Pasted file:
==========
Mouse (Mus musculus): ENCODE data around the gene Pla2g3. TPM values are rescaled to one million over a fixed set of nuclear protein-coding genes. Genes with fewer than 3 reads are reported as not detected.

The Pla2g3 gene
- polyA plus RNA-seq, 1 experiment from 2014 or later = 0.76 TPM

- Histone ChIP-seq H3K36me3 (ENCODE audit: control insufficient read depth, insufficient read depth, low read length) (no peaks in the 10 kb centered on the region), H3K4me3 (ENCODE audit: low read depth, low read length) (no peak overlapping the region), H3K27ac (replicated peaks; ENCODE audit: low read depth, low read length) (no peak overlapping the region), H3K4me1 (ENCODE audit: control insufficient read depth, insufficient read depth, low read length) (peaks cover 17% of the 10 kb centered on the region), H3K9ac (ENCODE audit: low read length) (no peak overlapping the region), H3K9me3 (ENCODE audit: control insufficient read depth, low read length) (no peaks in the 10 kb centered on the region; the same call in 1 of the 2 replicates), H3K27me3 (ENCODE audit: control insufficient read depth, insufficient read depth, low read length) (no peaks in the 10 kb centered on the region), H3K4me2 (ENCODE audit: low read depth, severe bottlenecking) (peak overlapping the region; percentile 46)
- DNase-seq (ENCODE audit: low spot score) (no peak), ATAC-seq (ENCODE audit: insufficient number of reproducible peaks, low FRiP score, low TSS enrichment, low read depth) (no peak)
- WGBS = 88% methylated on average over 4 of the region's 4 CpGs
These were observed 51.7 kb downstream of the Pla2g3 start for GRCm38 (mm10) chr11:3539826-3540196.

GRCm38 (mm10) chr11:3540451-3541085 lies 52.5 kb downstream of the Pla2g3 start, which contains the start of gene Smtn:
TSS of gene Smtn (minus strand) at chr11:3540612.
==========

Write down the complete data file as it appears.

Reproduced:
Mouse (Mus musculus): ENCODE data around the gene Pla2g3. TPM values are rescaled to one million over a fixed set of nuclear protein-coding genes. Genes with fewer than 3 reads are reported as not detected.

The Pla2g3 gene
- polyA plus RNA-seq, 1 experiment from 2014 or later = 0.76 TPM

- Histone ChIP-seq H3K36me3 (ENCODE audit: control insufficient read depth, insufficient read depth, low read length) (no peaks in the 10 kb centered on the region), H3K4me3 (ENCODE audit: low read depth, low read length) (no peak overlapping the region), H3K27ac (replicated peaks; ENCODE audit: low read depth, low read length) (no peak overlapping the region), H3K4me1 (ENCODE audit: control insufficient read depth, insufficient read depth, low read length) (peaks cover 17% of the 10 kb centered on the region), H3K9ac (ENCODE audit: low read length) (no peak overlapping the region), H3K9me3 (ENCODE audit: control insufficient read depth, low read length) (no peaks in the 10 kb centered on the region; the same call in 1 of the 2 replicates), H3K27me3 (ENCODE audit: control insufficient read depth, insufficient read depth, low read length) (no peaks in the 10 kb centered on the region), H3K4me2 (ENCODE audit: low read depth, severe bottlenecking) (peak overlapping the region; percentile 46)
- DNase-seq (ENCODE audit: low spot score) (no peak), ATAC-seq (ENCODE audit: insufficient number of reproducible peaks, low FRiP score, low TSS enrichment, low read depth) (no peak)
- WGBS = 88% methylated on average over 4 of the region's 4 CpGs
These were observed 51.7 kb downstream of the Pla2g3 start for GRCm38 (mm10) chr11:3539826-3540196.

GRCm38 (mm10) chr11:3540451-3541085 lies 52.5 kb downstream of the Pla2g3 start, which contains the start of gene Smtn:
TSS of gene Smtn (minus strand) at chr11:3540612.